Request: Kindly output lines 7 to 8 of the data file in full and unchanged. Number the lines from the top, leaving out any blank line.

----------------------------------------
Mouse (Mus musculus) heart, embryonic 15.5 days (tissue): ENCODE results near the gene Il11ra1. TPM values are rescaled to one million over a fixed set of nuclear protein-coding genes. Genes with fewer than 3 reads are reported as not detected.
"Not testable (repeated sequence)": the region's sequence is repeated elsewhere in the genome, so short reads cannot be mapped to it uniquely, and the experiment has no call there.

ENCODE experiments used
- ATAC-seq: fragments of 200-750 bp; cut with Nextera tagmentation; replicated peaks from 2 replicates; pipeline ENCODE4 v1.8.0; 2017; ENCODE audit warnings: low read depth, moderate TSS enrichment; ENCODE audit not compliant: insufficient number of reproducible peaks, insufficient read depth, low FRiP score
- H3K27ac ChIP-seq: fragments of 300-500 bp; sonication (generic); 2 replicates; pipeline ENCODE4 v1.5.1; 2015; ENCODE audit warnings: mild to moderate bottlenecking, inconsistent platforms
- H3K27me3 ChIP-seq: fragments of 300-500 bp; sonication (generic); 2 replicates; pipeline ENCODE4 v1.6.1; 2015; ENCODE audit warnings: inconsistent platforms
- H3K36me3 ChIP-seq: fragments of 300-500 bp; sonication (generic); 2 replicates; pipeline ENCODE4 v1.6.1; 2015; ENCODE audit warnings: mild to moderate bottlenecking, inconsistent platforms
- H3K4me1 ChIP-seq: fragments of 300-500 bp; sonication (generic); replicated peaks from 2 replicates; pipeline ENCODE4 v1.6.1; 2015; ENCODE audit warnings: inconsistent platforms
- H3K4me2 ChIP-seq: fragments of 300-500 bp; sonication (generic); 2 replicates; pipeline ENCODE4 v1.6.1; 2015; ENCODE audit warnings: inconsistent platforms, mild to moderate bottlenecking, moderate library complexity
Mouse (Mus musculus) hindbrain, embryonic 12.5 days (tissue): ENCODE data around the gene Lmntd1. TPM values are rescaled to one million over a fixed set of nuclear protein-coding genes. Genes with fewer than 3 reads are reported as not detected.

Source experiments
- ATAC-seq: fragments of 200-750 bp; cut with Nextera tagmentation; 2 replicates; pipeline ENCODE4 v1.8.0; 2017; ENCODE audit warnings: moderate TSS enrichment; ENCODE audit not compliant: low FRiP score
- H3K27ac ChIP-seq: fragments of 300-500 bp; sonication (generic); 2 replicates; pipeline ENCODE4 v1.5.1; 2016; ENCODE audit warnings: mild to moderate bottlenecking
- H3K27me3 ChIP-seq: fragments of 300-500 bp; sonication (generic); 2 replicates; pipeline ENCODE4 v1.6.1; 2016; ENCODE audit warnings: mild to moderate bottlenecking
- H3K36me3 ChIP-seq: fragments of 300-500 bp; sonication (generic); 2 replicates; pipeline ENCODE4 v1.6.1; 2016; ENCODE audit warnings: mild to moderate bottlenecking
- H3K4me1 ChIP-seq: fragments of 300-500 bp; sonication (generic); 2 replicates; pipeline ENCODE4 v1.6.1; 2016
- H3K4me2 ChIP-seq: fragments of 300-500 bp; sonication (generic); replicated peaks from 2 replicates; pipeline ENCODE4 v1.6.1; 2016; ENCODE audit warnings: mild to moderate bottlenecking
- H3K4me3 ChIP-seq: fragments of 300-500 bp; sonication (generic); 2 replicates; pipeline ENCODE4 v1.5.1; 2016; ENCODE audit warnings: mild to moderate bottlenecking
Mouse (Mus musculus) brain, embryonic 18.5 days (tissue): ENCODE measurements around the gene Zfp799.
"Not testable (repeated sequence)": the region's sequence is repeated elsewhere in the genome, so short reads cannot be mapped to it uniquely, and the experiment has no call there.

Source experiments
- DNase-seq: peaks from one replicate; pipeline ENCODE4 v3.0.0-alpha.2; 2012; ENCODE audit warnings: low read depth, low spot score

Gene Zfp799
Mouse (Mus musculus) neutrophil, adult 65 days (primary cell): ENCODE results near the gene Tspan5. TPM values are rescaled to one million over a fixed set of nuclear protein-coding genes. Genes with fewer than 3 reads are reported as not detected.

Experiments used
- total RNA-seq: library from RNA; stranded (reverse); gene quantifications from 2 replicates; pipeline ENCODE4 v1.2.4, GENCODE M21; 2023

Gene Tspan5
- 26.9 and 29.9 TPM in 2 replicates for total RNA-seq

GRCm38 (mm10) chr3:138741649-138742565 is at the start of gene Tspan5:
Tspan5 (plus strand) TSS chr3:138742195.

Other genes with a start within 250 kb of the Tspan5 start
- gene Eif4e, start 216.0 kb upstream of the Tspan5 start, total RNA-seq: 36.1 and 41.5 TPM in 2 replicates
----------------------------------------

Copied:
- H3K36me3 ChIP-seq: fragments of 300-500 bp; sonication (generic); 2 replicates; pipeline ENCODE4 v1.6.1; 2015; ENCODE audit warnings: mild to moderate bottlenecking, inconsistent platforms
- H3K4me1 ChIP-seq: fragments of 300-500 bp; sonication (generic); replicated peaks from 2 replicates; pipeline ENCODE4 v1.6.1; 2015; ENCODE audit warnings: inconsistent platforms